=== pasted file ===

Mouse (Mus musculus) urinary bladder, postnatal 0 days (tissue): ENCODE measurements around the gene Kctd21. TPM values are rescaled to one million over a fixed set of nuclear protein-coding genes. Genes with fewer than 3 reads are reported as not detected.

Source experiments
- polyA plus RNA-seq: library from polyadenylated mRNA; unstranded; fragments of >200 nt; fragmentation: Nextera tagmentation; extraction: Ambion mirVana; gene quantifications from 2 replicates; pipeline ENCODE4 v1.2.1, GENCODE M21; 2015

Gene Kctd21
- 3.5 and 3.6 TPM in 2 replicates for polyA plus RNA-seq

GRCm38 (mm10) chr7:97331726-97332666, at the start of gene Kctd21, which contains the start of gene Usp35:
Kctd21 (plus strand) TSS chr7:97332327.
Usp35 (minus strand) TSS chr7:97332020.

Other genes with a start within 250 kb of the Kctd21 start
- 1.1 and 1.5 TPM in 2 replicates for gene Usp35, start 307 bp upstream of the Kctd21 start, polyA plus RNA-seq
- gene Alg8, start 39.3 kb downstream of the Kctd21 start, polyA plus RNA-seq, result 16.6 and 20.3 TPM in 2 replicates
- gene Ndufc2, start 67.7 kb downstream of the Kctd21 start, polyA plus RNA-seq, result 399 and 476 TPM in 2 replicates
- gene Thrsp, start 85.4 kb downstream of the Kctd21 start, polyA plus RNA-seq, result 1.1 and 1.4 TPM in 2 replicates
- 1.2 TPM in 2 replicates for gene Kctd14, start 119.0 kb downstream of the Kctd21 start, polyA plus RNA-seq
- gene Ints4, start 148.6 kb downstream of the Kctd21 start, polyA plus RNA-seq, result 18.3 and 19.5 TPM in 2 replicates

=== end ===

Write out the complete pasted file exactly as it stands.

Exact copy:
Mouse (Mus musculus) urinary bladder, postnatal 0 days (tissue): ENCODE measurements around the gene Kctd21. TPM values are rescaled to one million over a fixed set of nuclear protein-coding genes. Genes with fewer than 3 reads are reported as not detected.

Source experiments
- polyA plus RNA-seq: library from polyadenylated mRNA; unstranded; fragments of >200 nt; fragmentation: Nextera tagmentation; extraction: Ambion mirVana; gene quantifications from 2 replicates; pipeline ENCODE4 v1.2.1, GENCODE M21; 2015

Gene Kctd21
- 3.5 and 3.6 TPM in 2 replicates for polyA plus RNA-seq

GRCm38 (mm10) chr7:97331726-97332666, at the start of gene Kctd21, which contains the start of gene Usp35:
Kctd21 (plus strand) TSS chr7:97332327.
Usp35 (minus strand) TSS chr7:97332020.

Other genes with a start within 250 kb of the Kctd21 start
- 1.1 and 1.5 TPM in 2 replicates for gene Usp35, start 307 bp upstream of the Kctd21 start, polyA plus RNA-seq
- gene Alg8, start 39.3 kb downstream of the Kctd21 start, polyA plus RNA-seq, result 16.6 and 20.3 TPM in 2 replicates
- gene Ndufc2, start 67.7 kb downstream of the Kctd21 start, polyA plus RNA-seq, result 399 and 476 TPM in 2 replicates
- gene Thrsp, start 85.4 kb downstream of the Kctd21 start, polyA plus RNA-seq, result 1.1 and 1.4 TPM in 2 replicates
- 1.2 TPM in 2 replicates for gene Kctd14, start 119.0 kb downstream of the Kctd21 start, polyA plus RNA-seq
- gene Ints4, start 148.6 kb downstream of the Kctd21 start, polyA plus RNA-seq, result 18.3 and 19.5 TPM in 2 replicates